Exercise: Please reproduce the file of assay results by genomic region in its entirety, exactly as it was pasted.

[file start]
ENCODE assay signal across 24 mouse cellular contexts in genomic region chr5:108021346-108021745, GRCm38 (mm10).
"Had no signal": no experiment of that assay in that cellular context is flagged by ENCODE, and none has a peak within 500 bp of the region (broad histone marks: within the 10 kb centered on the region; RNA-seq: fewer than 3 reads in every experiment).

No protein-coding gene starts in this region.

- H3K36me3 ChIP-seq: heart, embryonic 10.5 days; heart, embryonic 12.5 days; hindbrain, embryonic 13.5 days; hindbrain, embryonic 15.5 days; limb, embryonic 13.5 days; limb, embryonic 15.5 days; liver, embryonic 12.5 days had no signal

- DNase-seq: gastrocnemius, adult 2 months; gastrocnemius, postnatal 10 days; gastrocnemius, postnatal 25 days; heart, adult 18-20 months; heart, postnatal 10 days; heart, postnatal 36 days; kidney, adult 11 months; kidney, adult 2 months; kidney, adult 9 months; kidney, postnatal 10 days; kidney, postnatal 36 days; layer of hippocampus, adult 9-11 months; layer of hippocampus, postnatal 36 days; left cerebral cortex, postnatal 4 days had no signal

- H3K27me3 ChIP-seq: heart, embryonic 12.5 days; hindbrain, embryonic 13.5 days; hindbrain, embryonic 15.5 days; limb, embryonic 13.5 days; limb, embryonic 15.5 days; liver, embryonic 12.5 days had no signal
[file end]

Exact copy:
ENCODE assay signal across 24 mouse cellular contexts in genomic region chr5:108021346-108021745, GRCm38 (mm10).
"Had no signal": no experiment of that assay in that cellular context is flagged by ENCODE, and none has a peak within 500 bp of the region (broad histone marks: within the 10 kb centered on the region; RNA-seq: fewer than 3 reads in every experiment).

No protein-coding gene starts in this region.

- H3K36me3 ChIP-seq: heart, embryonic 10.5 days; heart, embryonic 12.5 days; hindbrain, embryonic 13.5 days; hindbrain, embryonic 15.5 days; limb, embryonic 13.5 days; limb, embryonic 15.5 days; liver, embryonic 12.5 days had no signal

- DNase-seq: gastrocnemius, adult 2 months; gastrocnemius, postnatal 10 days; gastrocnemius, postnatal 25 days; heart, adult 18-20 months; heart, postnatal 10 days; heart, postnatal 36 days; kidney, adult 11 months; kidney, adult 2 months; kidney, adult 9 months; kidney, postnatal 10 days; kidney, postnatal 36 days; layer of hippocampus, adult 9-11 months; layer of hippocampus, postnatal 36 days; left cerebral cortex, postnatal 4 days had no signal

- H3K27me3 ChIP-seq: heart, embryonic 12.5 days; hindbrain, embryonic 13.5 days; hindbrain, embryonic 15.5 days; limb, embryonic 13.5 days; limb, embryonic 15.5 days; liver, embryonic 12.5 days had no signal